A Lively Chemistry Department – To Becoming a Chemistry Department to Represent Japan –

 It was 2001 when chemistry became a hot topic due to the Nobel Prize of Professor Noyori. A third evolution thus began thereafter for the Chemistry Department. In 2002, the department was chosen for the 21st century COE type program, and several types of support systems were set up for the current doctoral (latter half) students at the graduate school. Starting from 2007, the department began putting great effort into its work with the global COE program [Molecular Sex Function materials Science International Education and Research Center Form]. In this way, solid progress in both research and education was made at the chemistry laboratories, and a research and education environment that is top class both domestically and in the world was realized.

 We will now explain the history of Nagoya University’s Chemistry Department after 2002 separately. In 2003 the Noyori Memorial Materials Science Research Building was established to honor the receipt of the Nobel Prize. Assistant Professor Shigehiro Yamaguchi came from Kyoto University, and was later promoted as the replacement for Professor Noyori. Professor Noyori became a Distinguished Professor of Nagoya University and began to lead a new special research room. Thereafter, Shigenobu Funahashi retired, and in 2007 Kentaro Tanaka became the professor of the Analytical Chemistry Lab. In 2008 Diasuke Uemura retired, and Ken-ichiro Itami, an assistant professor of the special research room was promoted to the professorship of the organic chemistry lab in 2008. That year, regrettably Professor Kazuhiko Seki died suddenly, and in 2009 Iwao Omine retired. In 2010 Akiyoshi Hishikawa replaced Professor Seki, and in 2011 the Department’s first foreign professor, Professor Stephan Irle, was appointed. Also, in 2007 the department was selected for the global COE program, the successor program to the 21st century COE type program, and international chemistry research and education was carried out.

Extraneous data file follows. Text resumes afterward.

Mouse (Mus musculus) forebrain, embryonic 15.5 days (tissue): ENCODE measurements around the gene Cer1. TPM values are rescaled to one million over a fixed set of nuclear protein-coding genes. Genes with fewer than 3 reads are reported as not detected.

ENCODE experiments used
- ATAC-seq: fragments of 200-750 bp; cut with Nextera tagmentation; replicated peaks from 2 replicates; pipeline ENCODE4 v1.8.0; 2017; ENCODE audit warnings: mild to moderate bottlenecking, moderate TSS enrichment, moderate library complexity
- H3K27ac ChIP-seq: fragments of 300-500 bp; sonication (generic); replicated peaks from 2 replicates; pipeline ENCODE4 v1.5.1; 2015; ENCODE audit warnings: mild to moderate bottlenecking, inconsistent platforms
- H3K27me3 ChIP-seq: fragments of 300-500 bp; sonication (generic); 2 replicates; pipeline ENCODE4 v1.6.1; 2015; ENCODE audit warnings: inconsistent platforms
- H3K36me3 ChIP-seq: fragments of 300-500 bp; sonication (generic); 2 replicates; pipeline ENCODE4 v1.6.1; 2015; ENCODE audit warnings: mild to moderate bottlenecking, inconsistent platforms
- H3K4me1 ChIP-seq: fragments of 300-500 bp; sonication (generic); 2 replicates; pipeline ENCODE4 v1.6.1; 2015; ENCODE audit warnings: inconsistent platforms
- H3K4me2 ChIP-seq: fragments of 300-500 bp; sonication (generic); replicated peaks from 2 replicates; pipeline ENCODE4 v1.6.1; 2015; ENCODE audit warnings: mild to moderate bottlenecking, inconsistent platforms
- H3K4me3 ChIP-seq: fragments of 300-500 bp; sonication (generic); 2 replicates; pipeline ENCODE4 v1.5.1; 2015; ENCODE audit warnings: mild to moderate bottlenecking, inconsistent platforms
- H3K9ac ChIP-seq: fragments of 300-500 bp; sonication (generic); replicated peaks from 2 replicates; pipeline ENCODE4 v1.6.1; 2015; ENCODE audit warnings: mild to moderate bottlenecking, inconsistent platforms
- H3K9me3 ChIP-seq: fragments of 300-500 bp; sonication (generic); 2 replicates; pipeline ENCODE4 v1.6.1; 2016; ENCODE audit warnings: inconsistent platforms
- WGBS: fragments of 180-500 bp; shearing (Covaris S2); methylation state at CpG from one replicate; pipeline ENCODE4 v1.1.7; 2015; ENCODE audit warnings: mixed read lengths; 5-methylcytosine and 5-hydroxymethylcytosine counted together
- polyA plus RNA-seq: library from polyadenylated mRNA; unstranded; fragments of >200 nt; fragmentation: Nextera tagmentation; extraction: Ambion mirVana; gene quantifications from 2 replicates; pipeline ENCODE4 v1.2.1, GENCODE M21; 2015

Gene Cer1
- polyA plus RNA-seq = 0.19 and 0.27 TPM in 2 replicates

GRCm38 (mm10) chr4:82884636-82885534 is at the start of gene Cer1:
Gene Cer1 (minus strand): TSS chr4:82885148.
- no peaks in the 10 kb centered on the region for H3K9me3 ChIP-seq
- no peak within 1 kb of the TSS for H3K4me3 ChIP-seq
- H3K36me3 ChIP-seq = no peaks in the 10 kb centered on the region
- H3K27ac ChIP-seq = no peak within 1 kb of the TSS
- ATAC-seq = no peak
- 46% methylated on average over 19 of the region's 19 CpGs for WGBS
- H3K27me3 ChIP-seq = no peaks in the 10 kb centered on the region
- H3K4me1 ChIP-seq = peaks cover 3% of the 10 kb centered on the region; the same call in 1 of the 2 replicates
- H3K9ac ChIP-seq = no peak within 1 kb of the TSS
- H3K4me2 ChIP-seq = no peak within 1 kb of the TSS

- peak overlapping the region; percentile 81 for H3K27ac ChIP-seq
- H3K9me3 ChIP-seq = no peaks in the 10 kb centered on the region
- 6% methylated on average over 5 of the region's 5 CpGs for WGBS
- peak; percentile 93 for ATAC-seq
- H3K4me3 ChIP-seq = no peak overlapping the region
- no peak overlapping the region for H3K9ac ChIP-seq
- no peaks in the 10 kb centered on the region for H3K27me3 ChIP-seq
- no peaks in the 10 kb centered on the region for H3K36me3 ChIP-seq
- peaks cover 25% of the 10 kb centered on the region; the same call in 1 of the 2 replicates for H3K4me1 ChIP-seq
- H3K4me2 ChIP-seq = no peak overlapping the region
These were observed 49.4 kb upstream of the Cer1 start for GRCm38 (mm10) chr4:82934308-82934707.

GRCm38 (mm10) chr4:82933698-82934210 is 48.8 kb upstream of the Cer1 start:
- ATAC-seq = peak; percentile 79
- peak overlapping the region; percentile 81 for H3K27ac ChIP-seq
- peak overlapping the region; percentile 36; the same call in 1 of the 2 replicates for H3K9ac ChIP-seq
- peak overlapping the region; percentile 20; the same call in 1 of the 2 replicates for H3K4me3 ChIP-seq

In 2008 Doctor Osamu Shimomura, who was a member of the Chemistry Research Department received the Nobel Prize in Chemistry, becoming the second person in the Chemistry Department to receive the Nobel Prize.



下村教授ノーベル賞受賞講演写真

ノーベル賞授賞式にて、ノーベルレクチャーを行う下村脩博士



 The research stage will also change greatly. Due to the earthquake resistance construction that began in 2008, the Chemistry Department was forced to carry out research in evacuation space. In 2011 a new building, the Science and Agriculture Building, was established housing the Science Department Chemistry Research Department and part of the Department of Agriculture, and the Chemistry Department could once again perform research and educational activities as one group in the newest facilities. In the above ways, the Nagoya University Chemistry Department has changed in the 21st century. The third Chemistry Department that will start from here on out aims to be a Chemistry Department to represent Japan and the world.

理農館写真

2011年9月に完成した、理農館。

 Center of Excellence Program (COE): This is a group selected by the Department of Education (currently the Ministry of Education, Culture, Sports, Science, and Technology) to support cutting edge academic research to be appropriate for that research organization. Only six applicants (only one in the whole country in the field of chemistry) are selected from a pool of 194 applicants in all fields of science and literature. The selection process is difficult and the competition is stiff.